Homebakers And Others: How To Handle Contract Signing?

Business By Tellis12 Updated 18 Sep 2009 , 6:53pm by Mindy1975

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Tellis12 Posted 17 Sep 2009 , 8:55pm
post #1 of 14

I am starting to do more wedding business but since I bake out of my home I always do my tastings at the local starbucks. What I've been doing lately is sending brides home with my contract to look it over because I feel like its too awkward to sit there and stare at them while they peruse and think about it. I'd much prefer to encourage them to sign on the spot though. How can I do this without being pushy and awkward? Any suggestions?

13 replies
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QueenOfSweets Posted 17 Sep 2009 , 10:01pm
post #2 of 14

I'm a thinker and have to over-analyze everything, so I would not be comfortable as a client signing on the spot. I also do some of my consultations at Starbucks. Since my clients can't do a tasting there, I send them home with a sample kit of cake and fillings. I wouldn't want my clients to book me before they've had a chance to taste what I make. I also let my clients know up front that I don't expect them to make a decision that day. This no-pressure approach has worked for me. I started my business officially January 1st this year, and I've done a lot of wedding consultations since then. So far, I've booked 100% of the brides I've done consultations with, and I'm averaging only 11 days from consultation to 50% deposit received. I don't know that I'd go with the approach of really encouraging clients to book on the spot, but that's just my opinion.

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__Jamie__ Posted 17 Sep 2009 , 10:12pm
post #3 of 14

Just out of curiosity, no disrespect meant, but does anyone ever ask why they have to meet you at Starbucks, rather than at the place you legitimately operate your business from? Is it a thing with your health dept that you can do the baking at home, but not meet people? And Starbucks is cool with this kind of arrangement? I guess you must buy a coffee while there, huh?

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QueenOfSweets Posted 17 Sep 2009 , 10:17pm
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I meet people at my home, where my business is based as well. My home is located 45 miles from the city where most of my business comes from. I also work at my "day job" (non-cake related) in that city. So, it's often more convenient to meet somewhere in the city instead of both of us traveling to my home. I have one Starbucks that I use when we do choose that option. I contacted the manager ahead of time to explain to her what I was wanting to do, and she's fine with it. I always purchase a beverage, and most of the time my clients do too before they leave. I always give the client the option to meet at my home, but once I explain where it is and where I work, those who have selected Starbucks are completely fine with it. I think it would completely depend on your own situation and on your clients' preferences. It's never been the ONLY option I give my clients.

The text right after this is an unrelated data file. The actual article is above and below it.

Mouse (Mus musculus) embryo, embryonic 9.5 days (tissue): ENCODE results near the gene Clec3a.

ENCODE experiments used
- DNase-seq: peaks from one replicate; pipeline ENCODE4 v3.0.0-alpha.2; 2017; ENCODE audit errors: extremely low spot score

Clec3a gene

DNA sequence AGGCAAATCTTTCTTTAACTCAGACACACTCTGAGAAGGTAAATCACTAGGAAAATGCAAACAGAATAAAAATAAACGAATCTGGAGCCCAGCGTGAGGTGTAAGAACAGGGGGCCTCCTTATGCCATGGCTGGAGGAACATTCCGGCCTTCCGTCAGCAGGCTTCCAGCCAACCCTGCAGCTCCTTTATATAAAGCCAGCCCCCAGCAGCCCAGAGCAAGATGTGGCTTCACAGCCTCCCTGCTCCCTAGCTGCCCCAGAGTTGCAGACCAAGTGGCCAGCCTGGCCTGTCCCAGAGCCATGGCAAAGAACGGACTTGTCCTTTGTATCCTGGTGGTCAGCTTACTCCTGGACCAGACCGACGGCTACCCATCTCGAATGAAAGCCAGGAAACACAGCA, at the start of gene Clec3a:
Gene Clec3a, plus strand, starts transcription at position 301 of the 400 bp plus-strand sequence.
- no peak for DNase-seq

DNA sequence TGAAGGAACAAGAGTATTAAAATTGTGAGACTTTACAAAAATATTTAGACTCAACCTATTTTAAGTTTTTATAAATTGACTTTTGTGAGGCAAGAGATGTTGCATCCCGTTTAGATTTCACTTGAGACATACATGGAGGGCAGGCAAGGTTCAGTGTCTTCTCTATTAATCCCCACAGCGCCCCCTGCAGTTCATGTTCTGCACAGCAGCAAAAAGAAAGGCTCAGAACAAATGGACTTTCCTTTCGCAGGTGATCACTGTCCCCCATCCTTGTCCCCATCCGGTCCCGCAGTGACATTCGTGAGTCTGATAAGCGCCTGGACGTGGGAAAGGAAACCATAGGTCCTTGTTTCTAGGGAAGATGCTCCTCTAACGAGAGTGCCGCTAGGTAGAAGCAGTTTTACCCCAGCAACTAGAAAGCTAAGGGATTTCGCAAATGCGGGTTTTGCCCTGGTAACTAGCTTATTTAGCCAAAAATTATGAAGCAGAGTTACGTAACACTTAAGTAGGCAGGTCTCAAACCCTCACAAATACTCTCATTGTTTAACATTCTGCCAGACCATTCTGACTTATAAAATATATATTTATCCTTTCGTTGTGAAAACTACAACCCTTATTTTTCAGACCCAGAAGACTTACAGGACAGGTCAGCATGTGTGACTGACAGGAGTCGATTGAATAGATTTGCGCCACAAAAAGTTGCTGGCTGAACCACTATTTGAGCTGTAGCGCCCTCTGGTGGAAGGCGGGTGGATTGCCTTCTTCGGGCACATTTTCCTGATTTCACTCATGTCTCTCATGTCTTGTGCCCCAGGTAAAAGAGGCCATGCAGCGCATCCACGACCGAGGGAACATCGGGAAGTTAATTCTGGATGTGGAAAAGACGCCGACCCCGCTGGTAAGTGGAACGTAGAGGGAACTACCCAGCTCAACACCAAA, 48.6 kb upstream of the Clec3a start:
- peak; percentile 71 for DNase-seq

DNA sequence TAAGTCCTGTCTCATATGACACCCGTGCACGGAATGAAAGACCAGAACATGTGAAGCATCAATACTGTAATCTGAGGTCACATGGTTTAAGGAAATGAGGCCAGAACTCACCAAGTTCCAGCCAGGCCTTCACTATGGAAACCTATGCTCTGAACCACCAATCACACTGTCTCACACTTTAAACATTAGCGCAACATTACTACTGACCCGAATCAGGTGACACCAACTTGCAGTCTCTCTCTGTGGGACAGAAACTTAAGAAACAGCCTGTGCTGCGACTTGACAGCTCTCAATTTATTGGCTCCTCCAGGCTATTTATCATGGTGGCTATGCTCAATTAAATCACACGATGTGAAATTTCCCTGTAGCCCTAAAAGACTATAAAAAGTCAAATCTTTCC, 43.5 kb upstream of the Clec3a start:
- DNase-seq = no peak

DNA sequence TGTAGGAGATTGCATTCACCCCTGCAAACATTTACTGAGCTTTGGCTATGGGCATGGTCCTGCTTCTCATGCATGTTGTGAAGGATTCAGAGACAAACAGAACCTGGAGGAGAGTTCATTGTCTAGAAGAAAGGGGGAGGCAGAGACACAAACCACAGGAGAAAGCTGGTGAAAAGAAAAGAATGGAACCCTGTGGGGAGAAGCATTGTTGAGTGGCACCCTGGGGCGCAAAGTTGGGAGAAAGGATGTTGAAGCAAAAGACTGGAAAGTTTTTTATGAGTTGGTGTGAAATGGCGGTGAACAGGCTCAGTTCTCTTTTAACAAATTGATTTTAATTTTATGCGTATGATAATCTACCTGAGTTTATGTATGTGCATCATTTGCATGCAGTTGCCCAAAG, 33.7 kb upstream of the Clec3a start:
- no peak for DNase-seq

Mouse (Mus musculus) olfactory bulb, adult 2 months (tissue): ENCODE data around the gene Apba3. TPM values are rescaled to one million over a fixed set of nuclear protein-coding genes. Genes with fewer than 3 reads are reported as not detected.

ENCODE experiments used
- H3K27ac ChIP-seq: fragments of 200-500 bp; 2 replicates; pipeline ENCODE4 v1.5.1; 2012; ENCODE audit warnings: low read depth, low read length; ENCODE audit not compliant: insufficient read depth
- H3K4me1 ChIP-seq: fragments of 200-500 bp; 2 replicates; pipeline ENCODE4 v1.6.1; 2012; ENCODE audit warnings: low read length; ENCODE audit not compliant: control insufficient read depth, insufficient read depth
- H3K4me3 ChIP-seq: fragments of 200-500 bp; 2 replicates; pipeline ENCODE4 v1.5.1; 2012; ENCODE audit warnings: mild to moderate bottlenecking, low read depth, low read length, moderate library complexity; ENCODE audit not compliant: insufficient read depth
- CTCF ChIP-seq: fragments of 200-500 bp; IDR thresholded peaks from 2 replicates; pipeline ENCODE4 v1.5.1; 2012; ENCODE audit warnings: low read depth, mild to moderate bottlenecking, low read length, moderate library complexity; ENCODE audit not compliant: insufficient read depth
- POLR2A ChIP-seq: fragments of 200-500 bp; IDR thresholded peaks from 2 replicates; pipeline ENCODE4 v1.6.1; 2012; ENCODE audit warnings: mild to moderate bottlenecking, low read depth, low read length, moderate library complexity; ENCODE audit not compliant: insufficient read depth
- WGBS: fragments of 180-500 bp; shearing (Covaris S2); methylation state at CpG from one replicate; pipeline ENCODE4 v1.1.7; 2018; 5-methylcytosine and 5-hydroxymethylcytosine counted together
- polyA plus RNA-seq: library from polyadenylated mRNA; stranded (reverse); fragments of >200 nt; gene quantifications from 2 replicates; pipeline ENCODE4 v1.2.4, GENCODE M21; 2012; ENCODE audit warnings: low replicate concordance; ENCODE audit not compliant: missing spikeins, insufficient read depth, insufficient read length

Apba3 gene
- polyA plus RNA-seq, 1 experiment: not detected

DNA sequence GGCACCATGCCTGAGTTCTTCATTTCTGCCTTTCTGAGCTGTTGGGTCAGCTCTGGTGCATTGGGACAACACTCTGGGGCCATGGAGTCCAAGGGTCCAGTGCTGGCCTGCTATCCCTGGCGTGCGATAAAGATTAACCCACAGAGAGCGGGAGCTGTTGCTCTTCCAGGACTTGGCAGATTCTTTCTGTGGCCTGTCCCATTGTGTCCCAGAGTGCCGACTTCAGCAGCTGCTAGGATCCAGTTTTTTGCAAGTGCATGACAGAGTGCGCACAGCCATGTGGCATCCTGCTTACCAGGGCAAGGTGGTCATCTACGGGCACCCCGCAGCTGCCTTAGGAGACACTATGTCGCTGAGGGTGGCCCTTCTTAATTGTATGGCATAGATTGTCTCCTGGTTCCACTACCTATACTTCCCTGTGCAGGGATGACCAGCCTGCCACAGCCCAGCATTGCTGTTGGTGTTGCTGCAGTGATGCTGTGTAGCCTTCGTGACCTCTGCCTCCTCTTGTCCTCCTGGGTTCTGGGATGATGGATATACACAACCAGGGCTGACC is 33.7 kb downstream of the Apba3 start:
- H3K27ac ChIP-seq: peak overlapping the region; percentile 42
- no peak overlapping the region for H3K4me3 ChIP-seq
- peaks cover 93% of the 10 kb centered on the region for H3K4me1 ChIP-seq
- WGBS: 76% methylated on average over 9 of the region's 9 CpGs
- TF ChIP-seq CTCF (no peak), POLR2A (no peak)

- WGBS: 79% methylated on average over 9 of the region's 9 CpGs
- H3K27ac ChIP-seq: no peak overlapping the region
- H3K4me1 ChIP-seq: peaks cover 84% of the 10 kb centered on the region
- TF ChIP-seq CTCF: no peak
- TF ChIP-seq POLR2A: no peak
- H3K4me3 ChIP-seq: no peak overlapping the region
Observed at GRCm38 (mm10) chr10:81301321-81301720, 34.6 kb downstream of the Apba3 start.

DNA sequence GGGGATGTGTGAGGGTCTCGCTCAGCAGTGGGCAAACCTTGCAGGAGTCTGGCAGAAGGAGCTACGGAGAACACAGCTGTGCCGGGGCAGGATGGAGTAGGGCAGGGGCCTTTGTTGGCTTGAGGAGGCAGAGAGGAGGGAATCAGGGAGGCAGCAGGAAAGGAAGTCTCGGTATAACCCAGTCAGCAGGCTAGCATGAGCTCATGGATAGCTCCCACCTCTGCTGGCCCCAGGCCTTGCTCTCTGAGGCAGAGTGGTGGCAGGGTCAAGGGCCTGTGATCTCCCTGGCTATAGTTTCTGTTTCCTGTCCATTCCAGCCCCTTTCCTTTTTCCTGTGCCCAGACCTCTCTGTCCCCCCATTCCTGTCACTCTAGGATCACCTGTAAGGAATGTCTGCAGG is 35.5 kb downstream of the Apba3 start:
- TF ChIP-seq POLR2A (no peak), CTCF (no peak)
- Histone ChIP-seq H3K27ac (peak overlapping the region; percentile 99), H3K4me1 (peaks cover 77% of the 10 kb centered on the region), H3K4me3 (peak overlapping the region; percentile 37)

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janebrophy Posted 17 Sep 2009 , 10:30pm
post #5 of 14

QueenofSweets, I live about 30 mins from the city where I do most of my business, and I too prefer to give people the option of meeting me in the city. I know that if people want to do business with me they will, but I feel bad making people come all the way out into the boonies...
Have yet to get a contract in place, something I really need to do...thanks for the info!

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__Jamie__ Posted 17 Sep 2009 , 10:47pm
post #6 of 14

Ah, see, that's what I wouldn't have thought of. I'm such a small towner! Ok!

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indydebi Posted 17 Sep 2009 , 11:06pm
post #7 of 14